Tigray rebel forces, who fought a two-year war against Ethiopia’s federal government, have begun handing over heavy weaponry to the national army as part of an African Union-led peace process.
Tuesday’s handover in the town of Agulae, around 30 kilometres northeast of the regional capital Mekelle, was overseen by a monitoring team comprising members of the two sides and a regional body, the Intergovernmental Authority on Development (IGAD).
At the ceremony, Tigray rebel forces’ representative Mulugeta Gebrechristos said the start of the disarmament would play a major role in restoring peace.
“We are operating with the belief that if we are to have peace, all things that open the door for provocation must not be there. Peace is vital for us all,” Mulugeta said in a speech broadcast on Tigrai TV.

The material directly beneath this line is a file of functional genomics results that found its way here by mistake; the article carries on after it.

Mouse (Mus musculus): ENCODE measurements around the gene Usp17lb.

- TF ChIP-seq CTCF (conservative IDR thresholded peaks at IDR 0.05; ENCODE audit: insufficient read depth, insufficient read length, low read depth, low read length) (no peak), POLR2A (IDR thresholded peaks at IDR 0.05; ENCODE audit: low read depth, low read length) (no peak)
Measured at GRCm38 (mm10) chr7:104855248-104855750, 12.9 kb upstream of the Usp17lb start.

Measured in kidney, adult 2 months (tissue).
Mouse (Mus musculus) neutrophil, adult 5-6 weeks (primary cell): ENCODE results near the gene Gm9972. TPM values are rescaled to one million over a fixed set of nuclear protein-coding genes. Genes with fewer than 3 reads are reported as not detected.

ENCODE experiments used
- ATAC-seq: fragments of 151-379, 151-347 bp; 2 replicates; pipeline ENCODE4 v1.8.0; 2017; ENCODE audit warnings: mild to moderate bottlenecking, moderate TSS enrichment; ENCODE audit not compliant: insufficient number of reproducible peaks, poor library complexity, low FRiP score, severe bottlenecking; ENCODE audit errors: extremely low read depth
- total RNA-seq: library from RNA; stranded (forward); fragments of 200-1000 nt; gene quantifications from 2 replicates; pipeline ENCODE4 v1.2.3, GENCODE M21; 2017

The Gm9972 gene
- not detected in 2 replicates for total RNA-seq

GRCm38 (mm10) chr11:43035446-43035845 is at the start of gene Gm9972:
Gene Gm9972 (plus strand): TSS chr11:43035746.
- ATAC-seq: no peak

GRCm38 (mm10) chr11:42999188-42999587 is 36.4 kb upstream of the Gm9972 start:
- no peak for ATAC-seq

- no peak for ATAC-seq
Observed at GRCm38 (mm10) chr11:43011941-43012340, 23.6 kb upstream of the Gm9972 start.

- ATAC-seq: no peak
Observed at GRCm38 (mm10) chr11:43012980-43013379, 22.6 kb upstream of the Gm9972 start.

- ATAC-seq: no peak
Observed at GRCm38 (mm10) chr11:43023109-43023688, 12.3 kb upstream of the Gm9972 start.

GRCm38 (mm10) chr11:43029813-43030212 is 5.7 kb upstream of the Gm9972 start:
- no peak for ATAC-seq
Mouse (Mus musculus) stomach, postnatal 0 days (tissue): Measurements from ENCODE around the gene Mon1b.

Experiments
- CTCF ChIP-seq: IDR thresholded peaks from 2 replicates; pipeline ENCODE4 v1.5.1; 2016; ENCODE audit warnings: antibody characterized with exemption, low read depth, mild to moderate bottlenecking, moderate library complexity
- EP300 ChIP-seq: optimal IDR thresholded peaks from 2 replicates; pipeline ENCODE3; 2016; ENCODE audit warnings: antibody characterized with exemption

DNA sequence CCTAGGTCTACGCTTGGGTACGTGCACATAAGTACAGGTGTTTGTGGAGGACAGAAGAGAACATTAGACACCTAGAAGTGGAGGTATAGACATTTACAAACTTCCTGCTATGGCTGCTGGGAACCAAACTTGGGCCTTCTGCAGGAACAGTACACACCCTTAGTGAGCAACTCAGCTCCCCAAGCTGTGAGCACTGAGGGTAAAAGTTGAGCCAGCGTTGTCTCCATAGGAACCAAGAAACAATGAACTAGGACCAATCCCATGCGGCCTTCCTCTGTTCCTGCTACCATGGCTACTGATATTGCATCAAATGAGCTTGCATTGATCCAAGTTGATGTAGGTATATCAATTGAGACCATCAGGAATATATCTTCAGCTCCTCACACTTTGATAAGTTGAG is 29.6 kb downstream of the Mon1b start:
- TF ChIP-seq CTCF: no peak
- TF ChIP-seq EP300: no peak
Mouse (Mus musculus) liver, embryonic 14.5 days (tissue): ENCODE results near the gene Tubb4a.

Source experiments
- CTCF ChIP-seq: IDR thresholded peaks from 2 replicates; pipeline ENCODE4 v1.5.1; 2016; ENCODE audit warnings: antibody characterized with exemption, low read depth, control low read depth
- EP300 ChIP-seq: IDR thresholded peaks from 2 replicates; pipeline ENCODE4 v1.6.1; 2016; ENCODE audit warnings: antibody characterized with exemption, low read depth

“We are all (part of) one Ethiopia. Both us and the TDF have moved from our respective defensive positions in peace, understanding and love,” said Aleme Tadesse, a representative of the Ethiopian army.
Crucial part of deal
The demobilisation of Tigray rebels is seen as central to the November 2 ceasefire agreement, alongside the restoration of services, resumption of humanitarian aid and withdrawal of Eritrean troops, who fought alongside Ethiopia’s army but were not a party to the truce.
The conflict created famine-like conditions, killed thousands, and displaced millions across northern Ethiopia.
Eritrean soldiers pulled out of several major towns in Tigray late last month but have not left Tigrayan territory, according to residents.
Eritrea has declined to comment on whether troops will leave.